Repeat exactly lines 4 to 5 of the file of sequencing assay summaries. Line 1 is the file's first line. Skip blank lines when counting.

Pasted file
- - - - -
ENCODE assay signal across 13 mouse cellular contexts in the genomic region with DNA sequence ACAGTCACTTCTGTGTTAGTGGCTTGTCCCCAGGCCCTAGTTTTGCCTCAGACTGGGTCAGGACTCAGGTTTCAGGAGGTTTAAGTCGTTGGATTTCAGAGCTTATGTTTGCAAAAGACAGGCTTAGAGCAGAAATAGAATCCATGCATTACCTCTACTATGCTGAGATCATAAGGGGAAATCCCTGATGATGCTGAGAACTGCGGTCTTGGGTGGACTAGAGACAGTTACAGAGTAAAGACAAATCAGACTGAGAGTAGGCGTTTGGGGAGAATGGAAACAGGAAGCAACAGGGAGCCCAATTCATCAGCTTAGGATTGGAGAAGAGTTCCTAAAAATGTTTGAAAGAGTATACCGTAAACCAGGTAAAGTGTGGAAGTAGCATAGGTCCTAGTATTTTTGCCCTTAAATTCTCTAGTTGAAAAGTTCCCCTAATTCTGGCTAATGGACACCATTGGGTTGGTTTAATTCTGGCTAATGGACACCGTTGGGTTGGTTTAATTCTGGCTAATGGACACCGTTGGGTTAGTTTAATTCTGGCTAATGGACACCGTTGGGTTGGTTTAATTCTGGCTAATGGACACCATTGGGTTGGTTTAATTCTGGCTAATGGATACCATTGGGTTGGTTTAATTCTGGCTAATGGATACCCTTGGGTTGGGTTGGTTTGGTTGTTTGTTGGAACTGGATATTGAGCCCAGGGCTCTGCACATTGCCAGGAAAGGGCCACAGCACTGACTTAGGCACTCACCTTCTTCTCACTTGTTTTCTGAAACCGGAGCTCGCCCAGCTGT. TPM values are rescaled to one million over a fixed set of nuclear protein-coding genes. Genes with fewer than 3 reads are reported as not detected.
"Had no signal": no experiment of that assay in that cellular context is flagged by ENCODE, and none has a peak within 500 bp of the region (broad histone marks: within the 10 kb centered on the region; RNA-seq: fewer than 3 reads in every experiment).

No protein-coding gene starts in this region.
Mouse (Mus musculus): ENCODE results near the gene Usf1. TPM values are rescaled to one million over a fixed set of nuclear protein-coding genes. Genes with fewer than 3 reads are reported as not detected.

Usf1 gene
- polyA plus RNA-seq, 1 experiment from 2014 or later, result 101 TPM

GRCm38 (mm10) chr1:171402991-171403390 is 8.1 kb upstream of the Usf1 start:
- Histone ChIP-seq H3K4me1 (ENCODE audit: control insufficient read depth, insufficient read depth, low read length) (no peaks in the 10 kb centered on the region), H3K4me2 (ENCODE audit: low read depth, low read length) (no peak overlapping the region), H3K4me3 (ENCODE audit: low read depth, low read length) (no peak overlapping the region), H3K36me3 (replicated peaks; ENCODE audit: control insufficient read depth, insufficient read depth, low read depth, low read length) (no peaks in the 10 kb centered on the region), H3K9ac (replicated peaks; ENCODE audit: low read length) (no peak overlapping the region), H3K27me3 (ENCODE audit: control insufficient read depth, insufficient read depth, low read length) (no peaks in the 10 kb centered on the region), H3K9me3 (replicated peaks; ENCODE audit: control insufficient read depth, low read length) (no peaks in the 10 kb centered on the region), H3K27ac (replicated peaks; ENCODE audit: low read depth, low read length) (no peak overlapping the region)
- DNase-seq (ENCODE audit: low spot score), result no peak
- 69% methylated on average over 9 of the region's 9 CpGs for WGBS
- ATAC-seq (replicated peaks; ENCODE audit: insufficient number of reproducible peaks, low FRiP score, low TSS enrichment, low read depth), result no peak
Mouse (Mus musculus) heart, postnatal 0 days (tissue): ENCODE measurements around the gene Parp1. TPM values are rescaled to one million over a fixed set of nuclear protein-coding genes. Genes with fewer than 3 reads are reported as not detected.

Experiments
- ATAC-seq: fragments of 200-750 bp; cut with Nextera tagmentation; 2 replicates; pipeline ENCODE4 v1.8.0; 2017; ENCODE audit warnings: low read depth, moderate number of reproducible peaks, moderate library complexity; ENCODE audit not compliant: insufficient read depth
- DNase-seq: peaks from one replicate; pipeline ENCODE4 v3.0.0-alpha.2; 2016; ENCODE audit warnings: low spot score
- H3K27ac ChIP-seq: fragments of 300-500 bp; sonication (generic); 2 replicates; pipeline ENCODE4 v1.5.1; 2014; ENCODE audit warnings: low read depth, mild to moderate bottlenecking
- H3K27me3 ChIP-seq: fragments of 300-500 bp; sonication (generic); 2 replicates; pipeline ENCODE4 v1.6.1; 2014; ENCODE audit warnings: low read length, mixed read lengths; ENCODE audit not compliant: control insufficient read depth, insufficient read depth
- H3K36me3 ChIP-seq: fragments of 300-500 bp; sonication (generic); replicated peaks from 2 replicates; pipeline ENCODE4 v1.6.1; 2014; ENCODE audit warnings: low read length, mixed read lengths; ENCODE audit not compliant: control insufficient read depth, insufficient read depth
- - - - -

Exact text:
Mouse (Mus musculus): ENCODE results near the gene Usf1. TPM values are rescaled to one million over a fixed set of nuclear protein-coding genes. Genes with fewer than 3 reads are reported as not detected.

Usf1 gene